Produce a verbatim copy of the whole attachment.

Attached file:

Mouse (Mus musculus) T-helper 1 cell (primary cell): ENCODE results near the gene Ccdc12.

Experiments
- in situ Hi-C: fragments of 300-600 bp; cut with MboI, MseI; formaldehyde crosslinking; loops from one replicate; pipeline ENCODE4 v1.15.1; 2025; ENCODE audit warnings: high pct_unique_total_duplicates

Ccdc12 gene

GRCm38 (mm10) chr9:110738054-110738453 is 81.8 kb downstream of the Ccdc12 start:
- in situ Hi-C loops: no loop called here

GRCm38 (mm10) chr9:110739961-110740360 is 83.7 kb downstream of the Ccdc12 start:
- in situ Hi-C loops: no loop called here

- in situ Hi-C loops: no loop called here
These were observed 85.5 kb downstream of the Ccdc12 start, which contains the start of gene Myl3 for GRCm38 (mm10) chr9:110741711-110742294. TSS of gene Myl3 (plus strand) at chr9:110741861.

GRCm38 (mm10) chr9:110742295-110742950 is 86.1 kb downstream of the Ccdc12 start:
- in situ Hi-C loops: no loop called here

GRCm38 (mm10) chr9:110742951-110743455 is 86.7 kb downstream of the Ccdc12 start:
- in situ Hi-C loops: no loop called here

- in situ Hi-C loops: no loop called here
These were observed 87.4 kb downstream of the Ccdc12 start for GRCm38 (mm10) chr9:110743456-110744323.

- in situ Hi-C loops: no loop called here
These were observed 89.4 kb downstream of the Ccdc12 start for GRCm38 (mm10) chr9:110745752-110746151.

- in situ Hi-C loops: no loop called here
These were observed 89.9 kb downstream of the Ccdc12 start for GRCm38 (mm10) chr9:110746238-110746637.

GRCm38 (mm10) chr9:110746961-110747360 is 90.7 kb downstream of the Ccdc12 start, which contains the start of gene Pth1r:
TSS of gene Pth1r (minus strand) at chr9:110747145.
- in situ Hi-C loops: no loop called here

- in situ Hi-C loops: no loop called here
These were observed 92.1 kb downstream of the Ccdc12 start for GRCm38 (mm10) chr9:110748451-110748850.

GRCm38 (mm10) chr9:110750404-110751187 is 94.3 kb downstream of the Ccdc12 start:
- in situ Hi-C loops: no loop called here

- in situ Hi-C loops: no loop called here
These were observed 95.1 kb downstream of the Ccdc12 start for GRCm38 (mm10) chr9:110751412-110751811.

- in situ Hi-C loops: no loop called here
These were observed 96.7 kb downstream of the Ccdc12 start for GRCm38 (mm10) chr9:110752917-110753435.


Mouse (Mus musculus) T-helper 1 cell (primary cell): ENCODE results near the gene Ccdc12.

Experiments
- in situ Hi-C: fragments of 300-600 bp; cut with MboI, MseI; formaldehyde crosslinking; loops from one replicate; pipeline ENCODE4 v1.15.1; 2025; ENCODE audit warnings: high pct_unique_total_duplicates

Ccdc12 gene

GRCm38 (mm10) chr9:110738054-110738453 is 81.8 kb downstream of the Ccdc12 start:
- in situ Hi-C loops: no loop called here

GRCm38 (mm10) chr9:110739961-110740360 is 83.7 kb downstream of the Ccdc12 start:
- in situ Hi-C loops: no loop called here

- in situ Hi-C loops: no loop called here
These were observed 85.5 kb downstream of the Ccdc12 start, which contains the start of gene Myl3 for GRCm38 (mm10) chr9:110741711-110742294. TSS of gene Myl3 (plus strand) at chr9:110741861.

GRCm38 (mm10) chr9:110742295-110742950 is 86.1 kb downstream of the Ccdc12 start:
- in situ Hi-C loops: no loop called here

GRCm38 (mm10) chr9:110742951-110743455 is 86.7 kb downstream of the Ccdc12 start:
- in situ Hi-C loops: no loop called here

- in situ Hi-C loops: no loop called here
These were observed 87.4 kb downstream of the Ccdc12 start for GRCm38 (mm10) chr9:110743456-110744323.

- in situ Hi-C loops: no loop called here
These were observed 89.4 kb downstream of the Ccdc12 start for GRCm38 (mm10) chr9:110745752-110746151.

- in situ Hi-C loops: no loop called here
These were observed 89.9 kb downstream of the Ccdc12 start for GRCm38 (mm10) chr9:110746238-110746637.

GRCm38 (mm10) chr9:110746961-110747360 is 90.7 kb downstream of the Ccdc12 start, which contains the start of gene Pth1r:
TSS of gene Pth1r (minus strand) at chr9:110747145.
- in situ Hi-C loops: no loop called here

- in situ Hi-C loops: no loop called here
These were observed 92.1 kb downstream of the Ccdc12 start for GRCm38 (mm10) chr9:110748451-110748850.

GRCm38 (mm10) chr9:110750404-110751187 is 94.3 kb downstream of the Ccdc12 start:
- in situ Hi-C loops: no loop called here

- in situ Hi-C loops: no loop called here
These were observed 95.1 kb downstream of the Ccdc12 start for GRCm38 (mm10) chr9:110751412-110751811.

- in situ Hi-C loops: no loop called here
These were observed 96.7 kb downstream of the Ccdc12 start for GRCm38 (mm10) chr9:110752917-110753435.